Often when I consult with clients who wish to purchase real estate, we are able to find great looking homes and attractive prices. Frequently these homes are either short sales or real estate owned (REO) sales. These two types of sales are quite different from one another:
The issue with a short sale is that Realtors, sellers and banks aren’t the deciding factors in the process — the mortgage investor is ultimately the one in charge. As a result, unless a buyer or seller is extremely well-versed in the ways of short sale transactions, mounting frustrations are to be expected. And unless the bank has an actual process in place, timelines can vary wildly.
PATIENCE is key.
Over the years I’ve found that when people want something, they want it! However, in a short sale transaction, there is nothing that the buyer can do to speed up the process aside from waiting and being ready once the terms have been approved.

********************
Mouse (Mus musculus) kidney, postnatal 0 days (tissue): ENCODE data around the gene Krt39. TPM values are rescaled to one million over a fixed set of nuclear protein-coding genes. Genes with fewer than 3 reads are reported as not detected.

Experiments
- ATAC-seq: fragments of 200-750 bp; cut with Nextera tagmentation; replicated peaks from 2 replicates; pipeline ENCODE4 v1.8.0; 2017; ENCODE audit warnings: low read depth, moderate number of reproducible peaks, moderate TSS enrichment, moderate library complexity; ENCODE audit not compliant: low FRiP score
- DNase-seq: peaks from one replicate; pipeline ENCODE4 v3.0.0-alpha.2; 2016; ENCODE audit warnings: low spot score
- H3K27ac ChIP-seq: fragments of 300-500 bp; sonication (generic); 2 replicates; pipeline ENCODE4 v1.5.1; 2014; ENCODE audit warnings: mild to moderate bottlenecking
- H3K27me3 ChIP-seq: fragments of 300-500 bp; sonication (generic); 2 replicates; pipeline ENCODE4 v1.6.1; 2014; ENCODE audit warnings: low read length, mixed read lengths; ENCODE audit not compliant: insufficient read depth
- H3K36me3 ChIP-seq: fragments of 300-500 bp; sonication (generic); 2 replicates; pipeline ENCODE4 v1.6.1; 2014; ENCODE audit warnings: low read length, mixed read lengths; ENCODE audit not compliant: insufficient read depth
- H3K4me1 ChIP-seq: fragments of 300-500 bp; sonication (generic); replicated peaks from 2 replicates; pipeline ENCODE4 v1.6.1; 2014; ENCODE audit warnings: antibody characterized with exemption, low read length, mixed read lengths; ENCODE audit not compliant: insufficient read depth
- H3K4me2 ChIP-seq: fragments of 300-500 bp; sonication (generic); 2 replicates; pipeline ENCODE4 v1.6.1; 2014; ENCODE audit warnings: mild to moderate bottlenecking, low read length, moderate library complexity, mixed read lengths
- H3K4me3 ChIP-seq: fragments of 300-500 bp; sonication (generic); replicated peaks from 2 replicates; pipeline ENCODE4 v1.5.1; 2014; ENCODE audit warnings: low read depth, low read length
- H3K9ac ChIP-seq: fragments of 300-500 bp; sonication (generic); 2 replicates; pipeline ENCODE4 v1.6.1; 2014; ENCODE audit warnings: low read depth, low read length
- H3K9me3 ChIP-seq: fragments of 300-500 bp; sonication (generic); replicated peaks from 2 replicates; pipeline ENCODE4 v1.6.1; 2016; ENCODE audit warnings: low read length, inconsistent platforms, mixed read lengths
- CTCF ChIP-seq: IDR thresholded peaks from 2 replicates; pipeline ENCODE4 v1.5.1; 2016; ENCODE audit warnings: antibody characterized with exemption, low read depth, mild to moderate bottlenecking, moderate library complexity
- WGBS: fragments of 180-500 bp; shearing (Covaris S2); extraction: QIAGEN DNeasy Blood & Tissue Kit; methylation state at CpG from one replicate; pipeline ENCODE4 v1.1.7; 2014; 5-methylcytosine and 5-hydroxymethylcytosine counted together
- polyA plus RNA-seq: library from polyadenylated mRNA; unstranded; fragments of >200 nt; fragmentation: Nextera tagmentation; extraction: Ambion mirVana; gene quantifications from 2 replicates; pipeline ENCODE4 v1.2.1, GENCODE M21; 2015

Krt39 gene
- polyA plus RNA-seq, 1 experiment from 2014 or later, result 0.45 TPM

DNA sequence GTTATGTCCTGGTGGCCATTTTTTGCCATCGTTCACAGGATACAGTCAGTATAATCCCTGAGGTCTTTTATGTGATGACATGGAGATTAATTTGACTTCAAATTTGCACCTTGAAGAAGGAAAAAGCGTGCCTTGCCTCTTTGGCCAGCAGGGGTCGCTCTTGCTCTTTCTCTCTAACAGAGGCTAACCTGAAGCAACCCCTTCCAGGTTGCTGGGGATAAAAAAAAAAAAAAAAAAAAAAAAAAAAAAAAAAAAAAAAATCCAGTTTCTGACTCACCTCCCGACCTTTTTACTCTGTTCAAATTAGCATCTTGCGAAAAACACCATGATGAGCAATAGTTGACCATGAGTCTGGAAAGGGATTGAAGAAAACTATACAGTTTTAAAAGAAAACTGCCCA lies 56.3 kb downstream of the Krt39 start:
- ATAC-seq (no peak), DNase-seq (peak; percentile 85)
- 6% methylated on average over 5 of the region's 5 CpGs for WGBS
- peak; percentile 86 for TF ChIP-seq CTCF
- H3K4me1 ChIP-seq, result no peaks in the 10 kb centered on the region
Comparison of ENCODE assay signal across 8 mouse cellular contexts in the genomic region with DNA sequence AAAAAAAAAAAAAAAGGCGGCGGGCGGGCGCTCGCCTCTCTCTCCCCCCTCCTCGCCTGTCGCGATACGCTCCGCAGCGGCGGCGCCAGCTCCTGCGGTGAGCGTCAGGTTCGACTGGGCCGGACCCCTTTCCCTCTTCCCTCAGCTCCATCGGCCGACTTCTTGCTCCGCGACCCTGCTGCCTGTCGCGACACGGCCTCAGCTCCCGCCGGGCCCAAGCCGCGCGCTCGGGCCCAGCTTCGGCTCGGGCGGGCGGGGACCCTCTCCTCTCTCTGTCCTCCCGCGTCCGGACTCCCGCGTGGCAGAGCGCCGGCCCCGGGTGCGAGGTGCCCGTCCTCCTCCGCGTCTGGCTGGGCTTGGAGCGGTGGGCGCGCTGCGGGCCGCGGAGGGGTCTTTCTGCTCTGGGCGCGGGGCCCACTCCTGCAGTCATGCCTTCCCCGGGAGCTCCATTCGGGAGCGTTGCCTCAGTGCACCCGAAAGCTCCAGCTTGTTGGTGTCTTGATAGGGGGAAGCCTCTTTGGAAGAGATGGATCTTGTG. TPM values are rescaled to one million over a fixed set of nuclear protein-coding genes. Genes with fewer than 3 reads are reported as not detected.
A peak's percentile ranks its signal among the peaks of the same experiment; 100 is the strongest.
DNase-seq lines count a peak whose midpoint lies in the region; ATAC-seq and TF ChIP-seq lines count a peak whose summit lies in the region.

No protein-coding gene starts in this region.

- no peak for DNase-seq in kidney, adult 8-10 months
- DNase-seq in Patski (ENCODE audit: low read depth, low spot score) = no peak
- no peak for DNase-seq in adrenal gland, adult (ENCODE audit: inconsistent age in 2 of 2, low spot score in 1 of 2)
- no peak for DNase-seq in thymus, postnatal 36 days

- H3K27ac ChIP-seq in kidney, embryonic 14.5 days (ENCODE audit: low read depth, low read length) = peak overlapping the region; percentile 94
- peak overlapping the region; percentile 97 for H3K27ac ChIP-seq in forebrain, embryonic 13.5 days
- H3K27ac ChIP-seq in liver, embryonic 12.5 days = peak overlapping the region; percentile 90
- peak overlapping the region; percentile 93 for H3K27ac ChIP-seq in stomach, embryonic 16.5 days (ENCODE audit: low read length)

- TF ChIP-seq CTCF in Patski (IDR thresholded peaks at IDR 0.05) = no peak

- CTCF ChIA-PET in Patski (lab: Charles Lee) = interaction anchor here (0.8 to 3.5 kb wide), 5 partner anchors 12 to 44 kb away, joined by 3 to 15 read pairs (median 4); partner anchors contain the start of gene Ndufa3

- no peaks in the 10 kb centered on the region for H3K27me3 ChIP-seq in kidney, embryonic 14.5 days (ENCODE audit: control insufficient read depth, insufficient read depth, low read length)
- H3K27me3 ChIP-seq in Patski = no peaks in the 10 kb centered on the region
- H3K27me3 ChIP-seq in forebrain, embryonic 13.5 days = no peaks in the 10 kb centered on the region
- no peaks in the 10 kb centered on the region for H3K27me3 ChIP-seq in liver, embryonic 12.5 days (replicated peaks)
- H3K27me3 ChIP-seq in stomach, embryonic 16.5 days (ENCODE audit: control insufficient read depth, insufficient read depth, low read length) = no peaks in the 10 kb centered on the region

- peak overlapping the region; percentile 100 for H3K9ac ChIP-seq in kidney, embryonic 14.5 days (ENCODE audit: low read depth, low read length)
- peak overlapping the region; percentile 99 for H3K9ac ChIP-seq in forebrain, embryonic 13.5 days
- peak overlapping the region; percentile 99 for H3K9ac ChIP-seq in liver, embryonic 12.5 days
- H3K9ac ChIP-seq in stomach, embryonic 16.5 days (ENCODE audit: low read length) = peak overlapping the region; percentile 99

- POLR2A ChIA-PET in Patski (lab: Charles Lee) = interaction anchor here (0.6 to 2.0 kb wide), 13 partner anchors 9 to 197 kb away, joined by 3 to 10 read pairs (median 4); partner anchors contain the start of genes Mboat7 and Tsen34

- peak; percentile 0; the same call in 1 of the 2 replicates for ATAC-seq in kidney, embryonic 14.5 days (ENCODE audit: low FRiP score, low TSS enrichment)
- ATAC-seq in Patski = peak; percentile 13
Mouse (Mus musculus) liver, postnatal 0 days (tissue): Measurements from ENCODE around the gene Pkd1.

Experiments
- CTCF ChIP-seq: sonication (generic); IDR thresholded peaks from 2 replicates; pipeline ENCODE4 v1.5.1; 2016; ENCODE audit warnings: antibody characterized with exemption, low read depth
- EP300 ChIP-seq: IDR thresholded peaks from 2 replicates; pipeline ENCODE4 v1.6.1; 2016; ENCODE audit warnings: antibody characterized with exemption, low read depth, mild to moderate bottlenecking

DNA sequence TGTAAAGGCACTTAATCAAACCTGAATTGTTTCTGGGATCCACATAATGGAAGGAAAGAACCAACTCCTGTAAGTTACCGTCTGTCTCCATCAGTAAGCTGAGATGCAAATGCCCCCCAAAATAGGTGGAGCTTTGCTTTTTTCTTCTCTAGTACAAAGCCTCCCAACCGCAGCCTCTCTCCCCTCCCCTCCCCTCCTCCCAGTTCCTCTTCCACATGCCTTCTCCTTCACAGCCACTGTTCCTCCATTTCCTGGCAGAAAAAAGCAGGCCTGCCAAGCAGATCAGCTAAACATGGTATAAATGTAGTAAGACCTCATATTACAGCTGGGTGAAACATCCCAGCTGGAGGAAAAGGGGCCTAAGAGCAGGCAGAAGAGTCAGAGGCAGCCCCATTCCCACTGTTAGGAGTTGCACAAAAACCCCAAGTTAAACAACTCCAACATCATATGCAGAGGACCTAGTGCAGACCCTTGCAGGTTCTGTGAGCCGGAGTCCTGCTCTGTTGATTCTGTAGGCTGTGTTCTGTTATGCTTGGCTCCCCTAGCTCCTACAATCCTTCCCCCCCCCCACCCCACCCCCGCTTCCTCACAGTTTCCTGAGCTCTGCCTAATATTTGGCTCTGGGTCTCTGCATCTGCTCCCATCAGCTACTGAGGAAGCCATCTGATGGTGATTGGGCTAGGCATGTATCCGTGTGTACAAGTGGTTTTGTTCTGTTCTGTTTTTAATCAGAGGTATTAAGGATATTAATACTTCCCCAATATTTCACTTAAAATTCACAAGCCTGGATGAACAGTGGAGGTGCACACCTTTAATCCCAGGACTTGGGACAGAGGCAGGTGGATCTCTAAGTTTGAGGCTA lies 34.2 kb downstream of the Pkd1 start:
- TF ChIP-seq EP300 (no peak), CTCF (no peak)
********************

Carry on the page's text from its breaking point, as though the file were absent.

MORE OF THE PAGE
If you are interested in buying a short sale property, the one thing you can do is ask your Realtor to reassure the listing side that this is the home you want. Demand that your Realtor has open lines of communication with the listing Realtor to make the transaction smoother. Remember that although you may be waiting for months in order to get some word from the bank(s) regarding their decision to allow you to purchase this property, it is still not guaranteed that the property can or will be sold to you. There have been cases where the bank(s) defeat the seller, and the seller gives up and allows foreclosure. Others where the buyer gets so impatient, they pull out right when the bank finally agrees to ink the deal.
Although patience isn’t always easy to come by, short sales can happen! Your representation should be able to guide you away from the pitfalls of short sales. To buy or not to buy a short sale? Remember the great part of being a home seeker is that you have choices.